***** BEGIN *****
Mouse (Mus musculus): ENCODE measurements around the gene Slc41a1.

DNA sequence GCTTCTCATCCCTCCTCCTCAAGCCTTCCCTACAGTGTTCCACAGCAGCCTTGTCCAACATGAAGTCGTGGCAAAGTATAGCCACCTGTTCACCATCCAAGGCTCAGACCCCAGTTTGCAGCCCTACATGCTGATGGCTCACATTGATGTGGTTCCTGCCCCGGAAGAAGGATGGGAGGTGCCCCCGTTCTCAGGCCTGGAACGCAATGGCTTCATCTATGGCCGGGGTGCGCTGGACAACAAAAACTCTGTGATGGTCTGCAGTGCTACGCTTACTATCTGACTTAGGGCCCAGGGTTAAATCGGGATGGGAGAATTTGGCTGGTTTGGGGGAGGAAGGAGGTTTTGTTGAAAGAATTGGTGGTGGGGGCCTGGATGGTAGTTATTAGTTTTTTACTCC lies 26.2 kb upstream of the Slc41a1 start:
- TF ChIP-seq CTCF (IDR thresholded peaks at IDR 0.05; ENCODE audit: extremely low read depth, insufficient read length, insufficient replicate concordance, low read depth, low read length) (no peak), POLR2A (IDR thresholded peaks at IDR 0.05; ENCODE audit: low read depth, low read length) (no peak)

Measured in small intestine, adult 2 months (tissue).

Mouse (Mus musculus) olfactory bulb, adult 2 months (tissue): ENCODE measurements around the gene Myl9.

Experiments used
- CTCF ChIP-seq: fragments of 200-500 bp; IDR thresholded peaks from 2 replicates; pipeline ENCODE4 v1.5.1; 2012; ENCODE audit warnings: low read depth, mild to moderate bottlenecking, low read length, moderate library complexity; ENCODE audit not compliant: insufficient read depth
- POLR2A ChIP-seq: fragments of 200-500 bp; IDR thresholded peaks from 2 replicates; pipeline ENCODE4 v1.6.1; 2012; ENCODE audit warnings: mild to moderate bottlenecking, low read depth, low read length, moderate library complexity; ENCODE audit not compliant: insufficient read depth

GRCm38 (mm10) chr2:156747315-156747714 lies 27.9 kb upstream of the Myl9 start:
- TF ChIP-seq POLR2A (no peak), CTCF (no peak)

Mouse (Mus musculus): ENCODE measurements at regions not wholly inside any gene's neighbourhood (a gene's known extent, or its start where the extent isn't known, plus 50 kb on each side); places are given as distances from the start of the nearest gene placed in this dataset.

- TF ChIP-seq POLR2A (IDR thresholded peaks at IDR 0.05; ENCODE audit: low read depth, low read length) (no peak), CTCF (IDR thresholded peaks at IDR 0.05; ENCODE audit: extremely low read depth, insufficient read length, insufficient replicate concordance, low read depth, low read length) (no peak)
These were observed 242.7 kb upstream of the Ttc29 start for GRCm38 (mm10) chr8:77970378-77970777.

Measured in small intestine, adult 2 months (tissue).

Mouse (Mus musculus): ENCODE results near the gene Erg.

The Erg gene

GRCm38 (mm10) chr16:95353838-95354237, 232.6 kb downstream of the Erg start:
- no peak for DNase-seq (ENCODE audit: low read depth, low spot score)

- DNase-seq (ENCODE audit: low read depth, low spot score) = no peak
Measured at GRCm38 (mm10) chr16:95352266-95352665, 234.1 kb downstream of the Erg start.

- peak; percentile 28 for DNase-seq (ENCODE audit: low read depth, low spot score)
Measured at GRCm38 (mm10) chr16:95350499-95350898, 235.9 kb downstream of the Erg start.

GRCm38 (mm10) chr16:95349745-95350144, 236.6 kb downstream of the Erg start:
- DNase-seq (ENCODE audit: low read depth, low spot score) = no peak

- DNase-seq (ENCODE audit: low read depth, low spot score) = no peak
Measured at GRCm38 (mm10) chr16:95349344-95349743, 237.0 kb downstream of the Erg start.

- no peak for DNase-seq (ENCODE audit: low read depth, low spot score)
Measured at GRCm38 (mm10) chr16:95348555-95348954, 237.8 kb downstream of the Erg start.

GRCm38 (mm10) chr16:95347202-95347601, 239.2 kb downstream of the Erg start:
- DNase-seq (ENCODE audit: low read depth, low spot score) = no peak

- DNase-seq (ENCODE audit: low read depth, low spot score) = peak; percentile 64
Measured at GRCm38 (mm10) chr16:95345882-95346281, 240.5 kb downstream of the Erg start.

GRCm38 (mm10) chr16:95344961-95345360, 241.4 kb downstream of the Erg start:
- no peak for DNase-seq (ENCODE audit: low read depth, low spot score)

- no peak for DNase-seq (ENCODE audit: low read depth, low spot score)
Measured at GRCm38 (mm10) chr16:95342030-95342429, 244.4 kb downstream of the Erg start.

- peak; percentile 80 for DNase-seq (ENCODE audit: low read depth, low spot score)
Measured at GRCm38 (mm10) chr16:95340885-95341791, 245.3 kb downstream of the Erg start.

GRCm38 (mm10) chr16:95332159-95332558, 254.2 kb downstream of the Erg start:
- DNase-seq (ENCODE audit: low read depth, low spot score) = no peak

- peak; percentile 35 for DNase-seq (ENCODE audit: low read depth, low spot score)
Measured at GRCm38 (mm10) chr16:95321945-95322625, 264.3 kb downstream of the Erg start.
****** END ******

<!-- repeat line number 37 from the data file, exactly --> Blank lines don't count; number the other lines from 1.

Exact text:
- peak; percentile 80 for DNase-seq (ENCODE audit: low read depth, low spot score)